a writer (thread id 140386454755072) has reserved it in mode  exclusive
number of readers 0, waiters flag 1, lock_word: 0
Last time read locked in file buf0flu.cc line 1082
Last time write locked in file /mnt/workspace/percona-server-5.6-debian-binary/label_exp/ubuntu-trusty-64bit/percona-server-5.6-5.6.21-70.1/storage/innobase/row/row0row.cc line 815
--Thread 140386341205760 has waited at row0row.cc line 815 for 0.0000 seconds the semaphore:
X-lock on RW-latch at 0x7fb0bea2cd40 '&block->lock'
a writer (thread id 140386454755072) has reserved it in mode  exclusive
number of readers 0, waiters flag 1, lock_word: 0
Last time read locked in file buf0flu.cc line 1082
Last time write locked in file /mnt/workspace/percona-server-5.6-debian-binary/label_exp/ubuntu-trusty-64bit/percona-server-5.6-5.6.21-70.1/storage/innobase/row/row0row.cc line 815
--Thread 140386374776576 has waited at row0row.cc line 815 for 0.0000 seconds the semaphore:
X-lock on RW-latch at 0x7fb0bea2cd40 '&block->lock'
a writer (thread id 140386454755072) has reserved it in mode  exclusive
number of readers 0, waiters flag 1, lock_word: 0
Last time read locked in file buf0flu.cc line 1082
Last time write locked in file /mnt/workspace/percona-server-5.6-debian-binary/label_exp/ubuntu-trusty-64bit/percona-server-5.6-5.6.21-70.1/storage/innobase/row/row0row.cc line 815
--Thread 140386445960960 has waited at btr0cur.cc line 257 for 0.0000 seconds the semaphore:
X-lock (wait_ex) on RW-latch at 0x7fb0bea2f2c0 '&block->lock'
a writer (thread id 140386445960960) has reserved it in mode  wait exclusive
number of readers 1, waiters flag 0, lock_word: ffffffffffffffff
Last time read locked in file btr0cur.cc line 257
Last time write locked in file /mnt/workspace/percona-server-5.6-debian-binary/label_exp/ubuntu-trusty-64bit/percona-server-5.6-5.6.21-70.1/storage/innobase/btr/btr0cur.cc line 257
OS WAIT ARRAY INFO: signal count 45260762
Mutex spin waits 1524575466, rounds 5092199292, OS waits 43431355
RW-shared spins 14500456, rounds 258217222, OS waits 3721069
RW-excl spins 37764438, rounds 730059390, OS waits 12592324
Spin rounds per wait: 3.34 mutex, 17.81 RW-shared, 19.33 RW-excl

The first one shows mostly index lock contention which we have already seen. The second, though, shows a lot of contention on the block lock, which is something that is not covered by performance schema instrumentation in MySQL 5.6.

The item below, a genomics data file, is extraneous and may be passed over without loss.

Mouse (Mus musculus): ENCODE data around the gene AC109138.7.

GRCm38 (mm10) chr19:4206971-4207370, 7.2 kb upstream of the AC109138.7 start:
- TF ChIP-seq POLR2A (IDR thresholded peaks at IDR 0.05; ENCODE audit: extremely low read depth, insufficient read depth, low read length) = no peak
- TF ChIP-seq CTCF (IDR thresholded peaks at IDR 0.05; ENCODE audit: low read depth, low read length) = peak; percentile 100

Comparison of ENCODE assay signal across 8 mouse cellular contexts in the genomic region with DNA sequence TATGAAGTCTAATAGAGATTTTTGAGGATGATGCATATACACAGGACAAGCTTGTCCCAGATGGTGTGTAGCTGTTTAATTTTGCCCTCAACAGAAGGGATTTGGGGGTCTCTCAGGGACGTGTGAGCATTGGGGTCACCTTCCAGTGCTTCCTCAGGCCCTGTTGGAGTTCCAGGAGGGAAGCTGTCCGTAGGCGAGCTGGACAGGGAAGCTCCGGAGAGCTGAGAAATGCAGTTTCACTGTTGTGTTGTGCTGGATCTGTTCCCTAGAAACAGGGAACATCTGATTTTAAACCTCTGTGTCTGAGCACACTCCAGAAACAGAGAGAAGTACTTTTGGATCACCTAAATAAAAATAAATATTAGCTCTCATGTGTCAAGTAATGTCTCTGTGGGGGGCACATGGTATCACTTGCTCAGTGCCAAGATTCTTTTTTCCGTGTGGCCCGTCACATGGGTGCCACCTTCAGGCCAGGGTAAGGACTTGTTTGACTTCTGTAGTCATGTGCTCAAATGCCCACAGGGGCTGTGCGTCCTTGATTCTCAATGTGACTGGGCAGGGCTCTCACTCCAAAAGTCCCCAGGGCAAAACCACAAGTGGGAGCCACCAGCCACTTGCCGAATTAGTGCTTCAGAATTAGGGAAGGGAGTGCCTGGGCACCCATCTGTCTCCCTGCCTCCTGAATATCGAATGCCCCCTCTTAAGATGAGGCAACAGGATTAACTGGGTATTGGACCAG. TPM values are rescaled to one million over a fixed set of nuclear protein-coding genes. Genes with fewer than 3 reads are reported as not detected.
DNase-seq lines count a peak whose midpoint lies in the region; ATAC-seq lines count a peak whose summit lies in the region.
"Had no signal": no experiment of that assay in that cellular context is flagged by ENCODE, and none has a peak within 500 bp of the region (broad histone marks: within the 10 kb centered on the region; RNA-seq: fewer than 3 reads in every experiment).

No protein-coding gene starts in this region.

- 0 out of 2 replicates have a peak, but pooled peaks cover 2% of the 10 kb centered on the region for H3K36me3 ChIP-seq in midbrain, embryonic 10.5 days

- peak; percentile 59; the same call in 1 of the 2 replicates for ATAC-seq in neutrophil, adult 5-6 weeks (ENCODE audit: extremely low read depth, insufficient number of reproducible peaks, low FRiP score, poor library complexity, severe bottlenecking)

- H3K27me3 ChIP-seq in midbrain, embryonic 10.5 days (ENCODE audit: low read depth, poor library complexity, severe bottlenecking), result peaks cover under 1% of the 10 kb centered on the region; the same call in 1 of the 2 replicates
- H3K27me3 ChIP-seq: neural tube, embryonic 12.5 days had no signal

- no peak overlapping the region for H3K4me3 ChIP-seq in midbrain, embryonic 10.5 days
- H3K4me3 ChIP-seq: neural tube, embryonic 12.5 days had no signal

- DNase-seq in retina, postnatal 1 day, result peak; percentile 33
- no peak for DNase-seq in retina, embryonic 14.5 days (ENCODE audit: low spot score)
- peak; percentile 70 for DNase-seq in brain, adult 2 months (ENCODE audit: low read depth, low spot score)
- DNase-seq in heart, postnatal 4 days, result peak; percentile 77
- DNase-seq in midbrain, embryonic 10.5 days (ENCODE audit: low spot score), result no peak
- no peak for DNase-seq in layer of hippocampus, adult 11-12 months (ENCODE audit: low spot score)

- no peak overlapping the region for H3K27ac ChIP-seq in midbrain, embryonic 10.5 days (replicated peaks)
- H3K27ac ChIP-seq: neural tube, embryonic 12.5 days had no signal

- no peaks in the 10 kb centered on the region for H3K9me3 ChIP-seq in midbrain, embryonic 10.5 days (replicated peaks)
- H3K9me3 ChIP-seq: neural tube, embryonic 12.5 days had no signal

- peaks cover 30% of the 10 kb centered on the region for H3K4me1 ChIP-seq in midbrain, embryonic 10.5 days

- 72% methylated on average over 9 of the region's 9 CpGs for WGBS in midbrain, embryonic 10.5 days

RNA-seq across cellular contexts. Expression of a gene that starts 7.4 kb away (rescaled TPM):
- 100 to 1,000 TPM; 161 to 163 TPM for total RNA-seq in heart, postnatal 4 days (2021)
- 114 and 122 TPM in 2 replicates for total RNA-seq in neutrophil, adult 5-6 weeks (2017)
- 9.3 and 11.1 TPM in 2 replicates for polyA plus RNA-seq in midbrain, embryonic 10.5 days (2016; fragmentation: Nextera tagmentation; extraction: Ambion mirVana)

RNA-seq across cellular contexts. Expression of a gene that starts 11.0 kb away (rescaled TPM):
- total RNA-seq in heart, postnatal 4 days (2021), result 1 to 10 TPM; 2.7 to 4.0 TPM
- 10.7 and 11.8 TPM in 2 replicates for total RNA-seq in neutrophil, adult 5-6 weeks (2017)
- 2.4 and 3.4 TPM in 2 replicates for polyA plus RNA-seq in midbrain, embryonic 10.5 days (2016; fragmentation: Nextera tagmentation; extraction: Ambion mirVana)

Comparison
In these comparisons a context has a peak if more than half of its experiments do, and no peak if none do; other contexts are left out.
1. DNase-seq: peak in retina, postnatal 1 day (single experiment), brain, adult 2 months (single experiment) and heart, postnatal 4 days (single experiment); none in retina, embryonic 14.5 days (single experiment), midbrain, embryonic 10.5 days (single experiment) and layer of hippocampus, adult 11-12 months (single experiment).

Now to tell the truth in this 2nd thread test case it is not your typical case of contention – unlike the case with 64 threads we do not see that drastic CPU drop and it still stays above 25%, the single thread fully saturated should show on this system. This is however where DBA level profiling gets tough with MySQL – as I mentioned the only indication of excessive activity going on is a high number of buffer pool requests – there is no instrumentation which I’m aware of that tells us anything around scanning many old row versions in undo space. Perhaps some more metrics around this syssystem need to be added to INNODB_METRICS?

A good tool to see CPU consumption which both developers and DBAs can use is oprofile, which is of low enough overhead to use in production. Note that to get any meaningful information about the CPU usage inside the program you need to have debug systems installed. For Percona Server 5.6 On Ubuntu you can do apt-get install percona-server-5.6-dbg

To profile just the MySQL Process you can do:

root@ts140i:~# operf --pid 8970
operf: Press Ctl-c or 'kill -SIGINT 9113' to stop profiling
operf: Profiler started
^C
Profiling done.

To get top symbols (functions) called in mysqld I can do:

root@ts140i:~# opreport -l | more
Using /root/oprofile_data/samples/ for samples directory.
warning: /no-vmlinux could not be found.
warning: [vdso] (tgid:8970 range:0x7fffba5fe000-0x7fffba5fffff) could not be found.
CPU: Intel Haswell microarchitecture, speed 3.201e+06 MHz (estimated)
Counted CPU_CLK_UNHALTED events (Clock cycles when not halted) with a unit mask of 0x00 (No unit mask) count 100000
samples  %        image name               symbol name
212162   12.4324  mysqld                   buf_page_get_gen(unsigned long, unsigned long, unsigned long, unsigned long, buf_block_t*, unsigned long, char const*, unsigned long, mtr_t*)
204230   11.9676  mysqld                   dict_table_copy_types(dtuple_t*, dict_table_t const*)
179783   10.5351  no-vmlinux               /no-vmlinux
144335    8.4579  mysqld                   trx_undo_update_rec_get_update(unsigned char*, dict_index_t*, unsigned long, unsigned long, unsigned long, unsigned long, trx_t*, mem_block_info_t*, upd_t
**)
95984     5.6245  mysqld                   trx_undo_prev_version_build(unsigned char const*, mtr_t*, unsigned char const*, dict_index_t*, unsigned long*, mem_block_info_t*, unsigned char**)